August 13, 2013
Chronic Pain Is A Problem Few Doctors Can Address
Enid Burns for redOrbit.com - Your Universe Online
Most doctors are trained and well-equipped to treat acute pain, or pain that results from an injury and will subside with treatment, but few doctors are trained to address chronic pain. A new study from Henry Ford Hospital in Detroit finds that of the 117 US and Canadian medical schools, only four US medical schools put a required course for pain management on the schedule for medical students.
Chronic pain is a growing issue with more and more patients suffering from regular pain. The hospital estimates that 100 million people in the US live with chronic pain. It accounts for roughly a $635 billion annual split between health care costs and loss of productivity. The growing number of patients with chronic pain outnumbers medical specialists by a wide margin. The report says that a 2011 study found that for every medical specialist, there were 28,500 patients.
Many of those patients go to their general care physicians, and not specialists, to help with pain management.
"It's a major health care problem," said Raymond Hobbs, M.D., a Henry Ford Internal Medicine physician, and senior author of the clinical review published in the Journal of American Osteopathic Association. "We have physicians who have been well trained and have been practicing medicine a long time, but didn't receive training in pain management."
While acute pain results from an injury or is otherwise temporary and is resolved within three-to-six months, chronic pain persists for much longer. Chronic pain is often long-term and even lifelong. Chronic pain is also not always consistent with an injury, and for that reason can be a challenge to the doctor treating the patient.
"Pain is the most common reason a patient sees a physician. For most patients, the duration of the pain is short," said Dr. Hobbs. "Unfortunately, for some patients the pain never goes away. It is these situations that present physicians with their greatest challenge since few are formally trained in effectively managing pain."
The physician needs to look at the pain, but also how it affects the patient's life, said Hobbs. Pain affects a patient in terms of psychological, social and cultural contexts.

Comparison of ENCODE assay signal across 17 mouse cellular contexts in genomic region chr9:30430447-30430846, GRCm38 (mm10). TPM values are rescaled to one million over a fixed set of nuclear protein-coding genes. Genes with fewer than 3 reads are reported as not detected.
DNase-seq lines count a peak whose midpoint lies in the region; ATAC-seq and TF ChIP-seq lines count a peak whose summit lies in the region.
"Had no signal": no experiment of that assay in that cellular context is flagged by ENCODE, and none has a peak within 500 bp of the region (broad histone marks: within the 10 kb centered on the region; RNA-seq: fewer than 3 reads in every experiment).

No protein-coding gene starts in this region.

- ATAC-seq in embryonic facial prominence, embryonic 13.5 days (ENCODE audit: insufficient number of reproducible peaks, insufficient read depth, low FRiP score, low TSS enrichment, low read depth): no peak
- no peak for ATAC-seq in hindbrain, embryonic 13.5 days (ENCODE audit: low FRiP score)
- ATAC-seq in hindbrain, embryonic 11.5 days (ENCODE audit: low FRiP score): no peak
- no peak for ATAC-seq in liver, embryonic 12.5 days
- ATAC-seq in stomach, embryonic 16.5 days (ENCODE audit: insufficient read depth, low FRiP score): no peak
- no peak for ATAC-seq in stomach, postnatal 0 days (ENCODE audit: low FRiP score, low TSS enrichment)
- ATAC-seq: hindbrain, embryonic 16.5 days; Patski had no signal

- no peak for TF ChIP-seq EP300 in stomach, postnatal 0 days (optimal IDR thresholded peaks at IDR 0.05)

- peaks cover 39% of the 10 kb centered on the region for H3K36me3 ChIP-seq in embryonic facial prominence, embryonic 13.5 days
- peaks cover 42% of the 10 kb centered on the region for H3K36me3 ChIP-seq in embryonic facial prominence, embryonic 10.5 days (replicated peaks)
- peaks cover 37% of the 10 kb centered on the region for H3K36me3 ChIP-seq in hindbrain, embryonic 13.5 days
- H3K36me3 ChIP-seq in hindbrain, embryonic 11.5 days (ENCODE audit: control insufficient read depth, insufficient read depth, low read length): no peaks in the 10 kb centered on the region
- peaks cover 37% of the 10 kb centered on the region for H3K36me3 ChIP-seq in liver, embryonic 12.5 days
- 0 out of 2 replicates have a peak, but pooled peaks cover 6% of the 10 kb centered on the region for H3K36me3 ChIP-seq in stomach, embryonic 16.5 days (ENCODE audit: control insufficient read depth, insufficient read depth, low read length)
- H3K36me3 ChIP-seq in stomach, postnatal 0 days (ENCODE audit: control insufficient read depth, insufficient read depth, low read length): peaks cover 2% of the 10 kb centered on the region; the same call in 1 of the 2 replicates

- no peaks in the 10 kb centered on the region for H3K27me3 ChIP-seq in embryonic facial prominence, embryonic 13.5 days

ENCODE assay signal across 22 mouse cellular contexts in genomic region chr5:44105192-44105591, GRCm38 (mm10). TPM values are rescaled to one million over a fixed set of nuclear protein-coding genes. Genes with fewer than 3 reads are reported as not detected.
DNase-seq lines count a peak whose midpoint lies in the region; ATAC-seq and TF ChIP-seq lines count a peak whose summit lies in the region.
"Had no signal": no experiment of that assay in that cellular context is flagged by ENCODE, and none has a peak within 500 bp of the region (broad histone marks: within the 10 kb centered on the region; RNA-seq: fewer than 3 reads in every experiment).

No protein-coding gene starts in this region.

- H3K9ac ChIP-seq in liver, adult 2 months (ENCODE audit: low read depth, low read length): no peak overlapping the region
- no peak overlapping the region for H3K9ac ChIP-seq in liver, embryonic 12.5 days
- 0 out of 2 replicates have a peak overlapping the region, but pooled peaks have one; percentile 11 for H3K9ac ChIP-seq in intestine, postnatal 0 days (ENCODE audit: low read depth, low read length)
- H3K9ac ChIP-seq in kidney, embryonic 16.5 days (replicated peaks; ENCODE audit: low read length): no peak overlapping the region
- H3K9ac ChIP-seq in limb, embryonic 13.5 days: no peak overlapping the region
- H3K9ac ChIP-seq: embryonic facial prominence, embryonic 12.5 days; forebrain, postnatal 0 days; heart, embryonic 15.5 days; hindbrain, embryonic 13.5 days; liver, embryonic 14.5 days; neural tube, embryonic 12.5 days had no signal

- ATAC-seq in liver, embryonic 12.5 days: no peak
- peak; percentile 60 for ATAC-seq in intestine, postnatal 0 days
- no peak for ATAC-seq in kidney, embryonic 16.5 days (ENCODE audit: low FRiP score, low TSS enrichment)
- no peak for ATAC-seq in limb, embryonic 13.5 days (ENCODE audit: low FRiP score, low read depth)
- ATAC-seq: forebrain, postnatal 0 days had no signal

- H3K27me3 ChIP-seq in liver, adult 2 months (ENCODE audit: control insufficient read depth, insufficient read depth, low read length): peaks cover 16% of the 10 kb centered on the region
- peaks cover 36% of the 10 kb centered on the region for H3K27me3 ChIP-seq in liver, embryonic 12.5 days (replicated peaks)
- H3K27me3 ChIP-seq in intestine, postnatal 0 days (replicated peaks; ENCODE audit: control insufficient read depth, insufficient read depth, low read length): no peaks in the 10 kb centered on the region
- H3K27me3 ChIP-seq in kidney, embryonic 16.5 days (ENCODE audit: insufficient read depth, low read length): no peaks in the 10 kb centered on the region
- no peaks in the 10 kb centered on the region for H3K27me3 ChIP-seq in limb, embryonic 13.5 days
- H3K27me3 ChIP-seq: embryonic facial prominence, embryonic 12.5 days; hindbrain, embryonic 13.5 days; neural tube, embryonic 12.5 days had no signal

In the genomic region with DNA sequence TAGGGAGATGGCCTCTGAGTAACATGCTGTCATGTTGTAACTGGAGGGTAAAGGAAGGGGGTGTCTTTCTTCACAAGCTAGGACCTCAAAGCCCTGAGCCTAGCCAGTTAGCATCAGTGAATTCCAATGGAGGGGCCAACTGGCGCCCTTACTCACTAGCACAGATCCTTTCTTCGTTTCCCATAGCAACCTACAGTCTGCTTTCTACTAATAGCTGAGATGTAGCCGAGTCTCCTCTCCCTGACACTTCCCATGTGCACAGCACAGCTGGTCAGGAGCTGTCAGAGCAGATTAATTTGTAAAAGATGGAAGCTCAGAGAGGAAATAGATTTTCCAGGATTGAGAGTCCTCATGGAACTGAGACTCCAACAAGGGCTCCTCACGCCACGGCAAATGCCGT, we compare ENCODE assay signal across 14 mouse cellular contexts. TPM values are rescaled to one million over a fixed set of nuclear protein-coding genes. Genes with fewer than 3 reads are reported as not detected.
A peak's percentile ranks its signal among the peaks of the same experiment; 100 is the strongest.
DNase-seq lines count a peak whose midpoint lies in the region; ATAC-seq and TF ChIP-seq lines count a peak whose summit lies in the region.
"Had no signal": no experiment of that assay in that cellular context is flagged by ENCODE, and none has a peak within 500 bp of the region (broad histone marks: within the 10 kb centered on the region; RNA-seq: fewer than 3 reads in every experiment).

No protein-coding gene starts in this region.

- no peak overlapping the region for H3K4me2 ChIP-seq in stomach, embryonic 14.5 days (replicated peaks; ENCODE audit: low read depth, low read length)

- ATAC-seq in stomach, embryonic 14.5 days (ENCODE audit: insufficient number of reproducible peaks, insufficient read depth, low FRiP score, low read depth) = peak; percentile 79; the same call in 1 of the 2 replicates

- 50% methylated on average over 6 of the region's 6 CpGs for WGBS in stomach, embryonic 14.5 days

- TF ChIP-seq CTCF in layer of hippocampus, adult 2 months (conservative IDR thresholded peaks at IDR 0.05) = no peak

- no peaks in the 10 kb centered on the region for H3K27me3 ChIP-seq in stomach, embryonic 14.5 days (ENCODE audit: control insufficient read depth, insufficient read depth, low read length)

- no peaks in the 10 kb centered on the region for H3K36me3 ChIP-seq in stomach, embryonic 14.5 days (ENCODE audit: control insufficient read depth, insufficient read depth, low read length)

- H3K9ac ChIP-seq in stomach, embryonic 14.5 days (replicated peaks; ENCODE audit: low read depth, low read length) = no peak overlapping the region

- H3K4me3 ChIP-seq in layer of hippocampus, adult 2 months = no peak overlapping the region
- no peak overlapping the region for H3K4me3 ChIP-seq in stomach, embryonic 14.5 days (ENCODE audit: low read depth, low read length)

"Negative emotions can increase the perception of chronic pain, whereas a positive emotional state can lead to a better response," Dr. Hobbs said.
Dr. Hobbs recommends a number of strategies to help physicians work with chronic pain patients:
• Work in collaboration with a team of specialists comprising primary care, physical or occupational medicine, pain management and mental health.
• Patients being considered for oral opioid therapy like morphine, codeine and fentanyl should be screened for substance abuse using a five-point risk assessment tool.
• Set a threshold dose of 200 mg/d or less of oral morphine equivalents per day.
• Follow the so-called Universal Precaution model that calls for a complete medication evaluation and regular assessments of the four A's of pain medicine: analgesia, activity, adverse effects and aberrant behavior.
Prescriptions of short-acting opioids help establish daily requirements for patients before long-acting opioids are prescribed.
"If large doses of breakthrough medications are needed on a regular basis, then the physician should consider increasing the long-acting medications and evaluating whether the underlying problem is worsening," said Dr. Hobbs.
"Physicians have a moral responsibility to help their patients," said Dr. Hobbs. "We also should realize the opportunity we have and to use it to decrease our patients' suffering and to help restore their quality of life."